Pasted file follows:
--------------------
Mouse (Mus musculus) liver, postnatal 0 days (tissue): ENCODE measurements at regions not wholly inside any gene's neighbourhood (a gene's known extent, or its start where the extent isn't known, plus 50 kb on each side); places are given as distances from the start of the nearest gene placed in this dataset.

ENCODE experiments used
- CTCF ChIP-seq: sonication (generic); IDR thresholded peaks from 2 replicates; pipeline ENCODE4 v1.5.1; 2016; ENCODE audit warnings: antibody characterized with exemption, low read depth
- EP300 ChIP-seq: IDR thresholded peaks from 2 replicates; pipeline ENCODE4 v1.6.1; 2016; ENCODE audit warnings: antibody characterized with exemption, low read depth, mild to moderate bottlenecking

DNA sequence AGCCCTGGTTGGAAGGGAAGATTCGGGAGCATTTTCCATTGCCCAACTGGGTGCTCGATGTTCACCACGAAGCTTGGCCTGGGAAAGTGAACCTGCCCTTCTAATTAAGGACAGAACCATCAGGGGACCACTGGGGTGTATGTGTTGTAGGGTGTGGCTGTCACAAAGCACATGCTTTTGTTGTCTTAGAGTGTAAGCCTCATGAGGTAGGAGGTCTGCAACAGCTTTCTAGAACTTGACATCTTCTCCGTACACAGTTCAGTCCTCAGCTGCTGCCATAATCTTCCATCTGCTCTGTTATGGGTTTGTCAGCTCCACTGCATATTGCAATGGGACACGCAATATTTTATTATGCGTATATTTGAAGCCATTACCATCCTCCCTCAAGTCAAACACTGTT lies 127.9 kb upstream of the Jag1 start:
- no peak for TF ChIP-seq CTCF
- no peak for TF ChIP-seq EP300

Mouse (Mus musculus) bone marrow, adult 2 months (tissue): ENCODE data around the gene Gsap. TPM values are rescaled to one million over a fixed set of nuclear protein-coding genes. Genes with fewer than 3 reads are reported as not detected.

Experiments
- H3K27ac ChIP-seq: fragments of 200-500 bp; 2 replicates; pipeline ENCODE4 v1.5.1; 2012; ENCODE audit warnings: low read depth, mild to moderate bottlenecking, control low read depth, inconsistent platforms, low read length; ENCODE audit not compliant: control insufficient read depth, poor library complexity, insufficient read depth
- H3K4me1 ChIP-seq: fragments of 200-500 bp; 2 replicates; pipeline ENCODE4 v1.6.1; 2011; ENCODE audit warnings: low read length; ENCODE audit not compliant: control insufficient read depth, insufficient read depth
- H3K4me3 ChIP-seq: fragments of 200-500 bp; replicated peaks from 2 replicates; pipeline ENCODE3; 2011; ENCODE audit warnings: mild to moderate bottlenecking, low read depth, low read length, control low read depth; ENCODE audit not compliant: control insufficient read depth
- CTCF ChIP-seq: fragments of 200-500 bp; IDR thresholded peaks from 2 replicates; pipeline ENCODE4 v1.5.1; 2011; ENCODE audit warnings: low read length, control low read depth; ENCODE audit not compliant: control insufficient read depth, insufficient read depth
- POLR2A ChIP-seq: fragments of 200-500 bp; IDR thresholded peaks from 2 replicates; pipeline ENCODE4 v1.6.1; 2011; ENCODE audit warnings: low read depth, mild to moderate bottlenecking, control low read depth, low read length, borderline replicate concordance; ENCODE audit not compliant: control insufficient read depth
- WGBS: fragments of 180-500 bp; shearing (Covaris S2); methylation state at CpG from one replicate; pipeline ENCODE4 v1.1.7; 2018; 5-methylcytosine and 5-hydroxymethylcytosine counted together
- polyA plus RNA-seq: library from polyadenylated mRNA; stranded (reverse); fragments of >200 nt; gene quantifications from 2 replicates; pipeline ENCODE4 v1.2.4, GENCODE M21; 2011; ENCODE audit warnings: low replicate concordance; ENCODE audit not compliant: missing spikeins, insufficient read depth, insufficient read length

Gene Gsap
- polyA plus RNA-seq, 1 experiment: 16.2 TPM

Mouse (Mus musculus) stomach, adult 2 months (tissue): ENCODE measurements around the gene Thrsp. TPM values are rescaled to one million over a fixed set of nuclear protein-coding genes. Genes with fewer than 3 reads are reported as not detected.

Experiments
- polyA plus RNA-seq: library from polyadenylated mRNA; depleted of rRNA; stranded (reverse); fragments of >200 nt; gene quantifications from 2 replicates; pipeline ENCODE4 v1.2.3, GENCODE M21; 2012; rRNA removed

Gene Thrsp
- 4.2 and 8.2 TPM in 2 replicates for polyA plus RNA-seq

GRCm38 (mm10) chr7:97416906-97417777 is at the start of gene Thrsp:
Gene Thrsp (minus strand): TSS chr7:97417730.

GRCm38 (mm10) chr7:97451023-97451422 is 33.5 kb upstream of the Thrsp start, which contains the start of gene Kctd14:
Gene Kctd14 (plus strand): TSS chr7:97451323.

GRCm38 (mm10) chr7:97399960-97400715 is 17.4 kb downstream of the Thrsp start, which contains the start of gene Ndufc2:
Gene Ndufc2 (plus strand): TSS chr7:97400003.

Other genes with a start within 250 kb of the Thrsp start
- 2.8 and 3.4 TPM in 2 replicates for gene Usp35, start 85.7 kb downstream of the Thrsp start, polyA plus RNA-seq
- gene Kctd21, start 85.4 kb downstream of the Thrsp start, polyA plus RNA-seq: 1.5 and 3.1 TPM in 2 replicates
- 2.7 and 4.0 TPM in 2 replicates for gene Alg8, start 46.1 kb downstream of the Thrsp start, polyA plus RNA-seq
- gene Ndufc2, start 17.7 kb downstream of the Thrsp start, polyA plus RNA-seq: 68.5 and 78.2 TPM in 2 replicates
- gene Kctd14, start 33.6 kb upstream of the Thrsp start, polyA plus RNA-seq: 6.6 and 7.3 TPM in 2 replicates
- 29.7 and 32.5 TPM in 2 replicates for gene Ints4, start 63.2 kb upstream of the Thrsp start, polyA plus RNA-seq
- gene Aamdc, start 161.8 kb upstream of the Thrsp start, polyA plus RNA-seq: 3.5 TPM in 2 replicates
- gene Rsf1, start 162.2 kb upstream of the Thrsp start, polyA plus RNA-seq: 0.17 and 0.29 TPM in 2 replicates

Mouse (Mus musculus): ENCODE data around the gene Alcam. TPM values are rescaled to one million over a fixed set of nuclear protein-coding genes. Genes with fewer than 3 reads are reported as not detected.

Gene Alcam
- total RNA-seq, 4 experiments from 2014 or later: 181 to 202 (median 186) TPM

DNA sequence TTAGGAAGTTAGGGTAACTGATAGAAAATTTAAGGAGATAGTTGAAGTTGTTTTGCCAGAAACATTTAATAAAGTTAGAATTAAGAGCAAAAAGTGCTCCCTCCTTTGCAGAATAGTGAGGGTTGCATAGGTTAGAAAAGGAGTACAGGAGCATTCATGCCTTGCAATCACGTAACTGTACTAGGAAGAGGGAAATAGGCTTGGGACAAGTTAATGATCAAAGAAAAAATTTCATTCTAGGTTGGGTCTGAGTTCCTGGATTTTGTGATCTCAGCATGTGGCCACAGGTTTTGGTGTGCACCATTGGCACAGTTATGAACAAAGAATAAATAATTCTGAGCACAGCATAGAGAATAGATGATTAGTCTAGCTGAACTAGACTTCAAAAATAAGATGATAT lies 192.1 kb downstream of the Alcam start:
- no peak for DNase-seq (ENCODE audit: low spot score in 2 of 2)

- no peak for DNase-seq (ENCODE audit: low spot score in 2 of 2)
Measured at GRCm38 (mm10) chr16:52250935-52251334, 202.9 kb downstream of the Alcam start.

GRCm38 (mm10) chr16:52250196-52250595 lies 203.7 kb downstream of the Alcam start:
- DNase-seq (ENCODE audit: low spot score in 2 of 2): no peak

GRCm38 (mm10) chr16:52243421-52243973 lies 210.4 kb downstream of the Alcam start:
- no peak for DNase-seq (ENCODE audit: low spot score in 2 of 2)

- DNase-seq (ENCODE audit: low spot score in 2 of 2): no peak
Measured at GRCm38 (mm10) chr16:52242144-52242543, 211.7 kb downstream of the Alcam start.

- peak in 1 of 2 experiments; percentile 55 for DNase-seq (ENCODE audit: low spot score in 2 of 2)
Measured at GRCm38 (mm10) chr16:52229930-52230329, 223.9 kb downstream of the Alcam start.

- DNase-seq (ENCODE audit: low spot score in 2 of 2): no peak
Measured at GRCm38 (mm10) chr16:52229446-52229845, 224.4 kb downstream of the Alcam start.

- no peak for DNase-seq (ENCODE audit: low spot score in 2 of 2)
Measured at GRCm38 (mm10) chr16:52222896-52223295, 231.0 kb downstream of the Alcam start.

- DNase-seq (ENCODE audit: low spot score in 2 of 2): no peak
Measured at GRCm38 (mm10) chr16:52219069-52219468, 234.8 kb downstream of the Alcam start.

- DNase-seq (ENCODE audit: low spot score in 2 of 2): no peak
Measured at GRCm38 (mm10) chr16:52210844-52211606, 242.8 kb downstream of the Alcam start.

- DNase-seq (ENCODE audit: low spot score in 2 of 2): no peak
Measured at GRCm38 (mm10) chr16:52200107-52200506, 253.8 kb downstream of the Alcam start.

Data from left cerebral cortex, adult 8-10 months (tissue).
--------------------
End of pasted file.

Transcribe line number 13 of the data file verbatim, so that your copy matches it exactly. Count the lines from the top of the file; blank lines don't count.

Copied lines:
- CTCF ChIP-seq: fragments of 200-500 bp; IDR thresholded peaks from 2 replicates; pipeline ENCODE4 v1.5.1; 2011; ENCODE audit warnings: low read length, control low read depth; ENCODE audit not compliant: control insufficient read depth, insufficient read depth